Can I Change my Own Spark Plug Wires and Distributor Cap?

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  • Written By: R. Kayne
  • Edited By: Bronwyn Harris
  • Last Modified Date: 11 October 2019
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It is very easy to change the distributor cap and spark plug wires. Virtually anyone can do it, and the only tool required is a phillips head screwdriver. White labels or notepaper, a marking pen and Scotch tape might also come in handy. Perform this maintenance when the engine is cold to avoid burning yourself on any hot components.

If you are not familiar with what these parts of your vehicle look like, don’t worry. A local parts store only needs your vehicle’s year and model to find the parts you need. You can also order them online. If you do order online, you will have an opportunity to look at a picture of the parts before ordering. You might want to print a picture of the parts and compare it to the one in your car to make sure it is the correct part.

As long as you're replacing parts, you should also replace the rotor inside the distributor. The rotor, resembling a miniature weather vane, will become visible when you remove the distributor cap. It simply pulls up or off a stem. No tools required. The new rotor presses on the same way, and the part is cheap. The rotor spins a metal arm inside the cap that can become pitted and worn.


Once you acquire the parts to replace your spark plug wires and distributor cap, take a close look at the existing spark plugs in the vehicle. Each spark plug wire plugs into the distributor cap at a specific location on the cap. The only critical rule to follow is that this order be maintained.

The engine fires in a specific succession, which the spark plug wires and distributor cap are set up to support. Most are numbered for clarity. The safest way to change these parts is to unscrew and remove the distributor cap without unplugging any spark plug wires. Note the way the cap is oriented. You might want to tape a note that says “T” at the top of the cap. There will be one extra wire that runs to the ignition coil. Unplug this wire from the cap (leaving it attached at the coil) and tag it with an “IC.” Unscrew the cap, lift it off the distributor, and set it aside by laying in on the engine.

The wedge-shaped, "weathervane" rotor will now be visible, protruding up from the distributor itself. Grip it securely and pull straight up, applying even pressure. The distributor’s rotor stem is slightly flattened on two sides. Look inside the hollow rotor stem of the new part to orient it before pushing it down on to the distributor stem.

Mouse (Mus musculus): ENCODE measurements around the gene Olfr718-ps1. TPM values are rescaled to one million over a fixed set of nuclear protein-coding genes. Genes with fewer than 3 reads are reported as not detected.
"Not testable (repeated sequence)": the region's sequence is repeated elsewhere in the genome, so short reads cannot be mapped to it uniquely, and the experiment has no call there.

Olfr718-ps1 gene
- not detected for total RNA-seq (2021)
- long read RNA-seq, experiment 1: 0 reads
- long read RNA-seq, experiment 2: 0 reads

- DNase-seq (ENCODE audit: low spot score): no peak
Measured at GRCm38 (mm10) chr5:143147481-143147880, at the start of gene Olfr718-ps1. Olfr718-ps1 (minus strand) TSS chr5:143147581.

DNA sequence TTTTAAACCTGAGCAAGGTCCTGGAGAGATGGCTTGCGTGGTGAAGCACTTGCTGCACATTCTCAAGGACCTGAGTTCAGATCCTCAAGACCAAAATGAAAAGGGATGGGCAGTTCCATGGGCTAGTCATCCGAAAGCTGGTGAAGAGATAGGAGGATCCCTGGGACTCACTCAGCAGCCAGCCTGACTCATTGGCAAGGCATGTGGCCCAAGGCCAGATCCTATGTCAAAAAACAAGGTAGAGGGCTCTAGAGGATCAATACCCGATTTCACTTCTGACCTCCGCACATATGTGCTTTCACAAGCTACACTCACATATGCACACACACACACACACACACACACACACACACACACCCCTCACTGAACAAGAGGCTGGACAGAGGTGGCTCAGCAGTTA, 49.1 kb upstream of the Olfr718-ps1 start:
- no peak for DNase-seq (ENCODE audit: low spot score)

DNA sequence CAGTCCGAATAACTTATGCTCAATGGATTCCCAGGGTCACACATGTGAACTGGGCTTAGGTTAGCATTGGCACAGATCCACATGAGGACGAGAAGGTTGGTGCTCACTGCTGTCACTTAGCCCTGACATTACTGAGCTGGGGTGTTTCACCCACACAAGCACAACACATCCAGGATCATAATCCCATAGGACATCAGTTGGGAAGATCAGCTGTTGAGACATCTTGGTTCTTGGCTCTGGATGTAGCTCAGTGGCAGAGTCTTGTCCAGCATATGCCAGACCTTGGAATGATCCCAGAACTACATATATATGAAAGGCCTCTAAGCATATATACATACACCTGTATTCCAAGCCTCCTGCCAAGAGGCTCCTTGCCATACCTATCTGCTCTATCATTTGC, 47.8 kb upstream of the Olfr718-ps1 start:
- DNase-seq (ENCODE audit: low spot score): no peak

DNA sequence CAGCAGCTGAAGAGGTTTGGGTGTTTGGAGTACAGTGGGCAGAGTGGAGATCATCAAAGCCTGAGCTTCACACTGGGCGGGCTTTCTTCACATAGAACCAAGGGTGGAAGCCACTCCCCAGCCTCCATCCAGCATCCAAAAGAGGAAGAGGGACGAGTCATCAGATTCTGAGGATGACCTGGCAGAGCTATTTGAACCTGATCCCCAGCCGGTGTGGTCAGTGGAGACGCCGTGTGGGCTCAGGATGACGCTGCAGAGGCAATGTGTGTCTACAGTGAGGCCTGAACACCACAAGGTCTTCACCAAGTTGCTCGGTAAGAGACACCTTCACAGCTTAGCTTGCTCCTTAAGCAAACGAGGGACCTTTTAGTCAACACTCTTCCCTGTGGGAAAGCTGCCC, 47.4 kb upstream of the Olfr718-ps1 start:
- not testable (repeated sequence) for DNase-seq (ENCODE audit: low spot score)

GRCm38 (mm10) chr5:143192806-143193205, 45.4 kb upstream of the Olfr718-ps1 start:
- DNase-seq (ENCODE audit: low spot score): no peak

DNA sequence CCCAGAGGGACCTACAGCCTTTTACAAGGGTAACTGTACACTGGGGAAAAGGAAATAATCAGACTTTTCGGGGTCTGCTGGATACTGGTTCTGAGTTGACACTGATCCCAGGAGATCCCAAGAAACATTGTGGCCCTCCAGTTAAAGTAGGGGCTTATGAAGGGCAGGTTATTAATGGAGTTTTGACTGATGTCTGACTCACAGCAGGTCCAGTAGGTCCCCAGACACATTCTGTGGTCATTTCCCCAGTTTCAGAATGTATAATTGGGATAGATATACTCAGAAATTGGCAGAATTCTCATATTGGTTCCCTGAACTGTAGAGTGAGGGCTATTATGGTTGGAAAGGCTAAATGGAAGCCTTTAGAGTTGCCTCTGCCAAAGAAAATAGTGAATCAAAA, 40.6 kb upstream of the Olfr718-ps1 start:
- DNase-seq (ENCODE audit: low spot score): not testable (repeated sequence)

Now install the new cap, careful to orient it the same way as the old cap. Replace all four screws and tighten securely.

Remove a single wire from the old cap and from its spark plug. If the wire is numbered, choose the corresponding number from your new kit. If the wires are not numbered, find the right wire by choosing the same length from your new kit. Plugs are various distances from the distributor cap, making them of varying lengths.

Install the new wire on to the spark plug by pushing it down securely. You should feel or hear a pop or snap. Run the new wire to the new distributor cap, following any snap-guides or rubber brackets that might be holding the wires in place along the way. Look at the old cap to be sure you plug the wire into the same location on the new cap. Repeat this procedure for each wire. Finally, install your new ignition coil wire to replace the one you tagged earlier as “IC.”


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Post 1

Knowing how to change your own spark plugs and distributor cap is a handy thing to know how to do. It is something that is not very difficult and can save you some money by doing it yourself. My husband has always gone to the local auto parts store to buy the correct supplies. Once that is done, it really does not take too long to change.

I know that some models of cars are much easier than others just because of where they are located under the hood. For many people, such as myself, I would have no clue what I was doing and would have to take it to the shop. I would just rather pay someone else to do it, than try and learn myself, but my husband has just always taken care of it for all of his vehicles.

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